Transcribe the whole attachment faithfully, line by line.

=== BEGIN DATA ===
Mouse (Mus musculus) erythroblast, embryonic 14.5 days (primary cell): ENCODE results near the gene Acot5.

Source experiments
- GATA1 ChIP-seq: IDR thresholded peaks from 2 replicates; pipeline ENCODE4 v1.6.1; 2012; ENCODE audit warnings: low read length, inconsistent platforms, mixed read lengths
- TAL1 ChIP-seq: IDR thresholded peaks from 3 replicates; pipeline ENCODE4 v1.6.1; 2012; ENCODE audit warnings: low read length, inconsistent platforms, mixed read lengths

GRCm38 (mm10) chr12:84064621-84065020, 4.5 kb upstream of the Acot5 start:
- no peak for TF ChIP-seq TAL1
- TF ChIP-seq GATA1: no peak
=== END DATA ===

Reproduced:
Mouse (Mus musculus) erythroblast, embryonic 14.5 days (primary cell): ENCODE results near the gene Acot5.

Source experiments
- GATA1 ChIP-seq: IDR thresholded peaks from 2 replicates; pipeline ENCODE4 v1.6.1; 2012; ENCODE audit warnings: low read length, inconsistent platforms, mixed read lengths
- TAL1 ChIP-seq: IDR thresholded peaks from 3 replicates; pipeline ENCODE4 v1.6.1; 2012; ENCODE audit warnings: low read length, inconsistent platforms, mixed read lengths

GRCm38 (mm10) chr12:84064621-84065020, 4.5 kb upstream of the Acot5 start:
- no peak for TF ChIP-seq TAL1
- TF ChIP-seq GATA1: no peak